In Chapter 25 of The Science of Interstellar by physicist Kip Thorne, it's confirmed that the equations on the board were written by physicists (mostly all by Thorne himself, though some of his students were involved in writing equations in notebooks and helping explain to the actors what to write when they were actually shown writing things on blackboards). They're supposed to involve some new future physics involving higher dimensions which are an attempt to explain "gravitational anomalies" that, in the movie's universe, had been observed in very careful measurements of gravitational tidal forces around the Earth. So, a lot of the equations would have been at least partly fictional, though inspired by real physics. Here's a part that talks about it:
For the Professor, the key to understanding and controlling the
anomalies is an equation he has written on his blackboard (Figure
25.7, below). In the movie, he and Murph struggle to solve his equation.
Murph's and the Professor's Notebooks—and the Blackboard
Before filming began, two impressive Caltech physics students filled
notebooks with calculations about the Professor's equation. Elena
Murchikova filled a clean, new notebook with calculations by grown-up
Murph, calculations written with elegant calligraphy. Keith Matthews
filled a beat up, old notebook with calculations by Professor Brand,
in the more sloppy handwriting common for old guys like the Professor
In the movie, grown-up Murph (played by Jessica Chastain) discusses
the math in her notebook with the Professor (played by Michael Caine).
Murchikova, an expert in quantum gravity and cosmology, was on set to advise Chastain about her dialog and notebook, and things she was
to write on the blackboard.
Thorne goes on to explain that the equation they were trying to find dealt with a higher spatial dimension, "the bulk", which in reality is theorized in models of brane cosmology (an extension of superstring theory). Part of the idea in the movie that the gravitational constant might depend on fields in the bulk, which would allow it to vary. Thorne writes that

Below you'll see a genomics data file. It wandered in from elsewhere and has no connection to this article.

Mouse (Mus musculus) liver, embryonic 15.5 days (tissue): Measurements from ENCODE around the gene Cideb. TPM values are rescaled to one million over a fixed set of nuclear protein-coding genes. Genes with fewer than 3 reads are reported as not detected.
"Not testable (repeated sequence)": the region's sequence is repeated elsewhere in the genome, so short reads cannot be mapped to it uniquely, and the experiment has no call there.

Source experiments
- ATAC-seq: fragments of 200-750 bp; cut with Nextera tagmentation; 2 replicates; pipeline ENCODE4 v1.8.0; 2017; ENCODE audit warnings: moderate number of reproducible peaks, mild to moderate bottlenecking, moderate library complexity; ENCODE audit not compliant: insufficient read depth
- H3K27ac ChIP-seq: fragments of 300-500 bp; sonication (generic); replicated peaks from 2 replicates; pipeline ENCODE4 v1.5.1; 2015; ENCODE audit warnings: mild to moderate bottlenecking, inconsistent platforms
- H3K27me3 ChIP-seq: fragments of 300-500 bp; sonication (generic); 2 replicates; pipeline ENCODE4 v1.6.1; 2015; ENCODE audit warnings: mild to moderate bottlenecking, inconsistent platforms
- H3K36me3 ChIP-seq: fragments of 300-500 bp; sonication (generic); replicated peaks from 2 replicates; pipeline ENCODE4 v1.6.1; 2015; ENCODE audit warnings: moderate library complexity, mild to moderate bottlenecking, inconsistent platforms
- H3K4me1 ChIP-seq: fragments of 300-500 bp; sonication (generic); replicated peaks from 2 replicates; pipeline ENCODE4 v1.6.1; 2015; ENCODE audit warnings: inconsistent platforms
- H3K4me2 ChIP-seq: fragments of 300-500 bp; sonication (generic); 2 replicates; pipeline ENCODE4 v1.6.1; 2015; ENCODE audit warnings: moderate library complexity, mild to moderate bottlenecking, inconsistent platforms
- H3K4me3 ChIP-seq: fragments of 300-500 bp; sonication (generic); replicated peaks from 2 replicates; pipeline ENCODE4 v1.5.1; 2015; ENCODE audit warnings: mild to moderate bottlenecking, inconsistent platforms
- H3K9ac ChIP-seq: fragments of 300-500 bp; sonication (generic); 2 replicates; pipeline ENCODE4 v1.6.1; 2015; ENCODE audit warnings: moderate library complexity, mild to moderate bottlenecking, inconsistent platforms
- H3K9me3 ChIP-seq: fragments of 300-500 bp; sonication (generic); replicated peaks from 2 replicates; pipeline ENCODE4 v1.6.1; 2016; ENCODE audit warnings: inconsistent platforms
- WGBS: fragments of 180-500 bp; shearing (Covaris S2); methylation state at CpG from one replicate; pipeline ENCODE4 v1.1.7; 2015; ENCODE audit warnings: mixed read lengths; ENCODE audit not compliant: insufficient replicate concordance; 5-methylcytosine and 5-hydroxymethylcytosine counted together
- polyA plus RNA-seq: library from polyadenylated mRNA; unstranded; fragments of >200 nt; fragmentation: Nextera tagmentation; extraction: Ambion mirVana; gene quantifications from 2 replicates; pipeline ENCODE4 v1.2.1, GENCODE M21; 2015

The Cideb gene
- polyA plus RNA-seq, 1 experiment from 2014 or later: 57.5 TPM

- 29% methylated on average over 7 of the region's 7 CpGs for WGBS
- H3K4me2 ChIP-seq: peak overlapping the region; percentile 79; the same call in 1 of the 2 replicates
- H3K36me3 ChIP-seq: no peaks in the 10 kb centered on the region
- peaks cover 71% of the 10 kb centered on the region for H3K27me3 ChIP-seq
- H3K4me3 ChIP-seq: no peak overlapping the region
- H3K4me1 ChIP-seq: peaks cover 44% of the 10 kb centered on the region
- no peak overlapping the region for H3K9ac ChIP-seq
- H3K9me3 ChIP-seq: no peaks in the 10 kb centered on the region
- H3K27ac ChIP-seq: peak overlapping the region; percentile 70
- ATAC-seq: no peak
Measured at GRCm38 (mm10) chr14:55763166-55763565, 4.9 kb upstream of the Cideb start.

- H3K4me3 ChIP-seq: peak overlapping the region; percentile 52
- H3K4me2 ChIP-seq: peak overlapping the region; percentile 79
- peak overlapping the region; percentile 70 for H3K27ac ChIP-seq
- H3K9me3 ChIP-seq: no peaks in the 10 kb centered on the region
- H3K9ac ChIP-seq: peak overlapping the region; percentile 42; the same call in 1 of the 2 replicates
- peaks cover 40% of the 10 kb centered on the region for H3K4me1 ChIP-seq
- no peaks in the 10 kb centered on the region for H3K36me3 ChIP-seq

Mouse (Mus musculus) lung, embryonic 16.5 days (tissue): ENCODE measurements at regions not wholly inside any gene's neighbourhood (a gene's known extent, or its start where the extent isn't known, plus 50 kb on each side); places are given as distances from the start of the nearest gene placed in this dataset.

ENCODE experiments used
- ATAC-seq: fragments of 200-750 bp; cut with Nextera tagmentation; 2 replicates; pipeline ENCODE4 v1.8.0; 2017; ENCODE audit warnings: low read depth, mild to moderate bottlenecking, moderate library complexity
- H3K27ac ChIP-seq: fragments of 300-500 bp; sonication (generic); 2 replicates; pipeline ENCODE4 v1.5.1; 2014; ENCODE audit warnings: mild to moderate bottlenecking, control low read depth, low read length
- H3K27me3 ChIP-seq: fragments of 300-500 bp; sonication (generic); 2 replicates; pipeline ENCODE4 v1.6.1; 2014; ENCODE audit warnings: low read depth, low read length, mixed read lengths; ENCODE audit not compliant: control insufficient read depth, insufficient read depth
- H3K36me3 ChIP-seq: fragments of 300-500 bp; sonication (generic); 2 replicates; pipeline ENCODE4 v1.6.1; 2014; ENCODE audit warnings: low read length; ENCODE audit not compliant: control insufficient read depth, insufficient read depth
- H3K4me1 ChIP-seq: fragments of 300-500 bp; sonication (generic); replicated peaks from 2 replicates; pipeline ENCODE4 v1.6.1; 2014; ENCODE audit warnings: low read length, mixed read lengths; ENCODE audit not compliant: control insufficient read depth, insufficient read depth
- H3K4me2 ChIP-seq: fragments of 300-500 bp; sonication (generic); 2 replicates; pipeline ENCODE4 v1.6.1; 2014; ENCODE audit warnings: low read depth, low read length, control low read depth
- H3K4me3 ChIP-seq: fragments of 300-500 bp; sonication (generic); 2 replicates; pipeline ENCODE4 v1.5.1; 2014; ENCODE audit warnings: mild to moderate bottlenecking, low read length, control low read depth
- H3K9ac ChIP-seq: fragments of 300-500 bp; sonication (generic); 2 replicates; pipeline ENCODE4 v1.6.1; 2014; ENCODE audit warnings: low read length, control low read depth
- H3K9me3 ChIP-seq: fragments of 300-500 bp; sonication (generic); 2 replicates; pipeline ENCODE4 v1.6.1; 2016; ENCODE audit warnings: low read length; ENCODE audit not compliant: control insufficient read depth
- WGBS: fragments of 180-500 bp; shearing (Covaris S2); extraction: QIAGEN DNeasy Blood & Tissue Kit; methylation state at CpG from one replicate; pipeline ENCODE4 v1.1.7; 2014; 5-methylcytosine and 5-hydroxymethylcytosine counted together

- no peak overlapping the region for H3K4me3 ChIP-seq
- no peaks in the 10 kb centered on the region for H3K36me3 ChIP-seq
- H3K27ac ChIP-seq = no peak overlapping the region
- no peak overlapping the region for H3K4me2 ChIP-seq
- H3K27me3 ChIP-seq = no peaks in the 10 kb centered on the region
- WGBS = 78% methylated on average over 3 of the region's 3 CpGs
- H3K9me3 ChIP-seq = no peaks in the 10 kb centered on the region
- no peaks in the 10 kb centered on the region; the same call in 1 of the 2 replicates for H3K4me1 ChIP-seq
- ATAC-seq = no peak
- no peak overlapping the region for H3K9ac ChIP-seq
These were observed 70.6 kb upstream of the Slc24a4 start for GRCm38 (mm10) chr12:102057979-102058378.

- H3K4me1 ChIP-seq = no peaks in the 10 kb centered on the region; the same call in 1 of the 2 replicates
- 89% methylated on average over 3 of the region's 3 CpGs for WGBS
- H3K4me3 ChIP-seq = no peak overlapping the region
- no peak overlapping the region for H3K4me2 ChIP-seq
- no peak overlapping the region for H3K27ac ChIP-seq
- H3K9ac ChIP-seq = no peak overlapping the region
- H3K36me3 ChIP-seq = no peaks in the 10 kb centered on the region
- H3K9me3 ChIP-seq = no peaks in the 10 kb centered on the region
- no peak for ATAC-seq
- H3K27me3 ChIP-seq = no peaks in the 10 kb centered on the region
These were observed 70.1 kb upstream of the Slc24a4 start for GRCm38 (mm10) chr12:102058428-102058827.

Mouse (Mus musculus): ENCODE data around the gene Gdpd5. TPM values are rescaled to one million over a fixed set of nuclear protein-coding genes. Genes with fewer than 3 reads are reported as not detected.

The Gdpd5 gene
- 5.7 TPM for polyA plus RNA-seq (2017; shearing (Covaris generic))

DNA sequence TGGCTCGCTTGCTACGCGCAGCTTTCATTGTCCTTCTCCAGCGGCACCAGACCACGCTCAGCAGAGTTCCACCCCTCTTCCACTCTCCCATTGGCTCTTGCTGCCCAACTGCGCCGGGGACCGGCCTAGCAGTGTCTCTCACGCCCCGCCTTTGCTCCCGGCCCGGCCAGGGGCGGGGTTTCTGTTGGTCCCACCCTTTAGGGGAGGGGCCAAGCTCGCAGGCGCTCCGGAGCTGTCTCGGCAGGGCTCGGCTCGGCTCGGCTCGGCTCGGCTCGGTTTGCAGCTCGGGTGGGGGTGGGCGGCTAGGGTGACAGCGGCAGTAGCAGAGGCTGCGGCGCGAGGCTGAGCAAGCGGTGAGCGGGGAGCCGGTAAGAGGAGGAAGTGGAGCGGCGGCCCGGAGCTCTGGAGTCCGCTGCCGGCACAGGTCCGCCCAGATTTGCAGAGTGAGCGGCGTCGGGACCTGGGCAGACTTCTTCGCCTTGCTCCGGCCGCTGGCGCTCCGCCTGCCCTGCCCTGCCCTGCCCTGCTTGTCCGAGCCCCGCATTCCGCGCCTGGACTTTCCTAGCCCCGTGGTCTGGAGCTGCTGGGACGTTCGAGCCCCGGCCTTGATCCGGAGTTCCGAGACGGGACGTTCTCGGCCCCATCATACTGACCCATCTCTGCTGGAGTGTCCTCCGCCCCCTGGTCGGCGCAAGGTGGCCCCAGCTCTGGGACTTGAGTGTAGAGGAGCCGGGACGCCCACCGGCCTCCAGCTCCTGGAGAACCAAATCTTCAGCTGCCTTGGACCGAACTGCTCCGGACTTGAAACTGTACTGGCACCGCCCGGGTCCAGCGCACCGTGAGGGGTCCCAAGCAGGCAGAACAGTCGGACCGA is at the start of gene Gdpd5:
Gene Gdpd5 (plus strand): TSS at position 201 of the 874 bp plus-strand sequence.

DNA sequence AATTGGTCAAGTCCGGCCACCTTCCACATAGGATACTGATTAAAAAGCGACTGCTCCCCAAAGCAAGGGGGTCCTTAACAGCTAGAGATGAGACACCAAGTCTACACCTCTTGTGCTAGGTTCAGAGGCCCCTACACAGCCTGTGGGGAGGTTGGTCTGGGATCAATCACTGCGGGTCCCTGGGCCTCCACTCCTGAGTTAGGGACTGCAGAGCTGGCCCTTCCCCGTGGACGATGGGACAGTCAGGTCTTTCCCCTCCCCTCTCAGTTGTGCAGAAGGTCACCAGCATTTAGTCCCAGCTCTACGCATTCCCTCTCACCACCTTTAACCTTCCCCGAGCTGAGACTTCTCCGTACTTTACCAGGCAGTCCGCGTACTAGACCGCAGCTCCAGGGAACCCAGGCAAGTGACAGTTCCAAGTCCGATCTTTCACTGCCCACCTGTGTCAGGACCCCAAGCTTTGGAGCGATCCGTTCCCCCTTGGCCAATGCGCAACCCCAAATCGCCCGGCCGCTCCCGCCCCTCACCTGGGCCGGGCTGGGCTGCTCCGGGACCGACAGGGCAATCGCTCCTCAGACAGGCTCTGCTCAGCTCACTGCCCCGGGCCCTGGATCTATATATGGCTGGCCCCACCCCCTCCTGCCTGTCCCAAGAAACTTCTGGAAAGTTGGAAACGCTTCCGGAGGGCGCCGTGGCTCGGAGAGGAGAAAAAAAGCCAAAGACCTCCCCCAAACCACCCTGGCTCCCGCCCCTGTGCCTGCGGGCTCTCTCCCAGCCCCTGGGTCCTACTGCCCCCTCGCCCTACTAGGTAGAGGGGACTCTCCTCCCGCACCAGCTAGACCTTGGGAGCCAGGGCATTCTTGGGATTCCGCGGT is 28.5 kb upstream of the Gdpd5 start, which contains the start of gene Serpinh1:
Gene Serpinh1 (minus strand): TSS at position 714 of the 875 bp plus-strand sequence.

the Professor tried to build a mathematical description of the bulk
fields and how they might generate anomalies, control our universe's
gravitational constant G, hold the wormhole open, and prevent our
brane from collisions.
The Professor embodied all his insights in a single equation, THE
equation, which he wrote on one of the sixteen blackboards in his
office (Figure 25.7). Cooper sees the equation on his first visit to
NASA, and the equation is still there thirty years later, when Murph
has grown up to become a brilliant physicist in her own right, and is
helping the Professor try to solve it.
This equation is called an "Action." There is a well-known (to
physicists) mathematical procedure to begin with such an Action, and
from it deduce all the nonquantum physical laws. The Professor's
equation, in effect, is the mother of all nonquantum laws. But for it
to give birth to the right laws—the laws that predict correctly
how the anomalies are produced, how the wormhole his held open, how G
is controlled, and how our universe is protected—the equation must
have precisely the correct mathematical form. The Professor doesn't
know the correct form. He is guessing. His is an educated guess, but a
His equation contains lots of guessing: guesses for things called
"U(Q), H_ij (Q^2), W_ij, and M (standard model fields)" on his
blackboard (Figure 25.7). In effect, these are guesses for the nature
of the bulk fields' force lines, and how they influence our brane, and
how fields in our brane influence them.
In the movie, when the Professor is very old, we see him and grown-up
Murph trying to solve his equation by iterations. On a blackboard,
they make a list of guesses for the unknown things (guesses that I
wrote on the board just before the scene was filmed; Figures 25.8 and
25.9). Then, in my extrapolation, Murph inserted each guess into a huge computer program they've written. The program computes the
physical laws for that guess, and those laws' predictions for how the
gravitational anomalies behave.
In my extrapolation, none of the guesses predicts anomalies that look
anything like the observations. But in the movie, the Professor and
Murph keep trying. They keep iterating: making a guess, computing the
consequences, abandoning the guess, and going on to the next guess,
one guess after another after another, until exhaustion sets in. Then
they begin again the next day.
Finally, in a note at the end of the chapter Thorne adds this about "the equation" that the Professor and Murph are trying to guess the correct form of:
The meaning of the various symbols in the other equation are spelled
out on the Professor's other fifteen blackboards, along with the other
information about the equation, all of which I ghost-wrote for the
movie's filming. You can see photographs of all sixteen blackboards
on this book's page at Interstellar.withgoogle.com.
For the photos of all the blackboards, go to the section of the site titled "Transmissions", click "Kip Thorne" and then "Explore Kip Thorne's new book", then scroll to the bottom of the page.